SC hope for varsity plan by Vedanta

The Supreme Court today wondered aloud why anyone should oppose the formation of a world-class university, suggesting that it may allow a private foundation to go ahead with a varsity plan near Puri that had been rejected by Orissa High Court.

By Our Legal Correspondent
  • Published 29.11.16
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New Delhi, Nov. 28: The Supreme Court today wondered aloud why anyone should oppose the formation of a world-class university, suggesting that it may allow a private foundation to go ahead with a varsity plan near Puri that had been rejected by Orissa High Court.

"Why should anyone oppose setting up of a world class university which will give opportunity to over one lakh students? If somebody is making an investment of Rs 2,500 crore in education, why should somebody oppose it? Students will benefit. Public would benefit," Chief Justice T.S. Thakur said.

The bench of the Chief Justice Thakur and Justice D.Y. Chandrachud was dealing with a plea filed by the Naveen Patnaik government and the Anil Agarwal Foundation against the high court order. Anil Agarwal is the founder of the UK-based mining giant Vedanta.

The project was earlier struck down by the high court in November 2010 following petitions that alleged large-scale irregularities in land acquisition by the state government that had entered into a memorandum of understanding with the foundation.

After the high court struck down the acquisition as "illegal," the state and the foundation had appealed in the apex court in 2011, which came up for hearing today before the apex court bench.

In the apex court today, Justice Thakur said: "We can request the high court to monitor the progress in the setting up of the university and we can also make it clear that the land acquired should not be used for other than the purpose for which it was acquired. The apex court noted that foundation was already in possession of 3,000-odd acres of land and it may not be proper to quash the acquisition.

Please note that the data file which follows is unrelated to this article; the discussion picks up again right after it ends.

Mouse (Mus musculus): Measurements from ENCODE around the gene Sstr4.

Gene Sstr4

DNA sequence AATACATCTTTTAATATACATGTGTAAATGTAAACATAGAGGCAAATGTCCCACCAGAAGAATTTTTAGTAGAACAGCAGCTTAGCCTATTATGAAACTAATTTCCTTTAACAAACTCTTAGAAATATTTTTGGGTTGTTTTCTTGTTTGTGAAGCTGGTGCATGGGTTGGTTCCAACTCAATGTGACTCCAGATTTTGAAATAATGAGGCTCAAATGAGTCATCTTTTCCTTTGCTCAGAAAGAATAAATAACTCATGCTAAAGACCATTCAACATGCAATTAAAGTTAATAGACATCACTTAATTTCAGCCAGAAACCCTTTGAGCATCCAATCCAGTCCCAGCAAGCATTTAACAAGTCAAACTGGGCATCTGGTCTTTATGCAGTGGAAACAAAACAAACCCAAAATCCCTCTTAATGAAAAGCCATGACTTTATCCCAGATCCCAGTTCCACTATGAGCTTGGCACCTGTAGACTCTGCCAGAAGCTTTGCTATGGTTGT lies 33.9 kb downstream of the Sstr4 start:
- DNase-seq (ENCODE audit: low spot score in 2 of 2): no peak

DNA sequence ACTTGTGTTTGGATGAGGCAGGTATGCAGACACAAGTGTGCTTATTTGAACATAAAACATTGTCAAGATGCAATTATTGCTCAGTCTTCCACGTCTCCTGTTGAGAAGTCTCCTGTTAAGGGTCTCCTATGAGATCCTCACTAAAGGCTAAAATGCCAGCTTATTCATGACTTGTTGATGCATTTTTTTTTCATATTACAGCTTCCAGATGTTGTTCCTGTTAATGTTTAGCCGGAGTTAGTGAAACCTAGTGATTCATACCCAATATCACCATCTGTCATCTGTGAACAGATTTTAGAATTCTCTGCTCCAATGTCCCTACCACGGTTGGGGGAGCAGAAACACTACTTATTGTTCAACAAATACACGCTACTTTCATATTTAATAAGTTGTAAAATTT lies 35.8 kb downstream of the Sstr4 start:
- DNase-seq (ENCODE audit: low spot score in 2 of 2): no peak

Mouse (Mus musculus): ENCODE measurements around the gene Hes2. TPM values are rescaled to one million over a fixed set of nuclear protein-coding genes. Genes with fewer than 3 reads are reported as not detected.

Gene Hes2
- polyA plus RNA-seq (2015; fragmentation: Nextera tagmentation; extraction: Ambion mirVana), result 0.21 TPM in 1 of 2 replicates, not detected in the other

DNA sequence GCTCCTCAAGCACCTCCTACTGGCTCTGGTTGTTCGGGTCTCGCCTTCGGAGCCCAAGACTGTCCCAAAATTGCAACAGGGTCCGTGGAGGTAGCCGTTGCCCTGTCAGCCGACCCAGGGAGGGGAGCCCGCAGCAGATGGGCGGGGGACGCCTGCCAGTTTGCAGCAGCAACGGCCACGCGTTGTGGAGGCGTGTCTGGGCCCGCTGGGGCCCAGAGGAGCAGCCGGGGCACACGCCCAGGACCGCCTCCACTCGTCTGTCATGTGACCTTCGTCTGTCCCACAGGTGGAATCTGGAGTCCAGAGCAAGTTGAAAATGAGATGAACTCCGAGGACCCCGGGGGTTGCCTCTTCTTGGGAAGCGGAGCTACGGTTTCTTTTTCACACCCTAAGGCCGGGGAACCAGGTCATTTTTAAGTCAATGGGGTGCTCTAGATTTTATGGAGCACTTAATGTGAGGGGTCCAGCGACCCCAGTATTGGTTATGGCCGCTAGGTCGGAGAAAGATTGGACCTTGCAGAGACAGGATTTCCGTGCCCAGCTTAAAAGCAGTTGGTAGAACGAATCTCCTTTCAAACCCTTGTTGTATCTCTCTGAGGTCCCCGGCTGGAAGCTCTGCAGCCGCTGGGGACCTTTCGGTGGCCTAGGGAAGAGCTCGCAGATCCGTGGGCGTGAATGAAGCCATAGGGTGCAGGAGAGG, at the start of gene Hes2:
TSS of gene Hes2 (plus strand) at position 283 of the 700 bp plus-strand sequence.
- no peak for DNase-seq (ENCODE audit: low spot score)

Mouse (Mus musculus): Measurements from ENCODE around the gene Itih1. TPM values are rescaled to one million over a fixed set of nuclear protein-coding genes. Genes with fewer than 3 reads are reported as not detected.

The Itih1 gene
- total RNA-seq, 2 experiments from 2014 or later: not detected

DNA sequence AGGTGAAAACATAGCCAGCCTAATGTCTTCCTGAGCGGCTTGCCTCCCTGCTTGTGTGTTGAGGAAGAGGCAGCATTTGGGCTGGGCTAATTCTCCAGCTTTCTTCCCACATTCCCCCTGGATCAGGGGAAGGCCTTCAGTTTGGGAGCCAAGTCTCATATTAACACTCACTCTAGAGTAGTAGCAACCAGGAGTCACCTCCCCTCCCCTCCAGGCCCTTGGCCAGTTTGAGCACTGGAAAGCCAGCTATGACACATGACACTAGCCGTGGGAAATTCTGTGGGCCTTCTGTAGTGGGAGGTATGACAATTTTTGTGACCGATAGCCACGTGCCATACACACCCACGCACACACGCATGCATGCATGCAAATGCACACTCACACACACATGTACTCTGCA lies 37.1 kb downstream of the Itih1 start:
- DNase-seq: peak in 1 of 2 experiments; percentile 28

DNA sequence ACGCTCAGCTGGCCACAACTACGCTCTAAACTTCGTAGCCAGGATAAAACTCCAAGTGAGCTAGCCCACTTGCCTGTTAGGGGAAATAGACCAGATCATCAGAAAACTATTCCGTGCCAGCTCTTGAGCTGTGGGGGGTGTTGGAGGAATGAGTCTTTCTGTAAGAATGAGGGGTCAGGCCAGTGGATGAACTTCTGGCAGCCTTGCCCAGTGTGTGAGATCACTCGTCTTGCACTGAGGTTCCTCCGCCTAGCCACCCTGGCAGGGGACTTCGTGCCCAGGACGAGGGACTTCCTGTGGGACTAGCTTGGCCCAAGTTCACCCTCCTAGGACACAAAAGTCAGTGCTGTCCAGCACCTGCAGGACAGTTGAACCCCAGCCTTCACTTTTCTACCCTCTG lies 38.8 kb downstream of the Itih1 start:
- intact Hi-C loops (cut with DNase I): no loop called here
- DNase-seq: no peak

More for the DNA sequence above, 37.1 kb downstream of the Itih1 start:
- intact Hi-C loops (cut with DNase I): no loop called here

But the court asked: "Has anybody gone into the reasonableness of so much land being sought for a university. How much area does Columbia (University) have?"

Senior counsel Gopal Subramanium, appearing for the foundation, did not refer to Columbia but said Stanford University was built on 8,000 acres.

Senior counsel K.K. Venugopal, appearing for the Odisha government, defended the MoU. He said: "It will be a world-class university. It will be a feather in our cap and an example for other states to follow."

The court adjourned the matter for further hearing in February 2017.

The project had earlier come under fire from the Opposition which had demanded that the MoU be scrapped and land allotment cancelled.

The MoU was signed between the Odisha government and Anil Agarwal Foundation in July 2006 for establishment of a private world-class university near Puri with an investment of Rs 15,000 crore.

The government had committed to allot 6,000 acres along the Puri-Konark marine drive for the university.

However, the state Lok Ayukta had said that questionable methods were used to acquire the land for Vedanta's project.

The anti-grafts body had said that the status of Vedanta Foundation, which was later converted into Anil Agarwal Foundation, had been wrongly changed from a private to a public company.

Subsequently, Orissa High Court had in 2010 quashed the land acquisition and directed that the acquired land be restored to their original owners.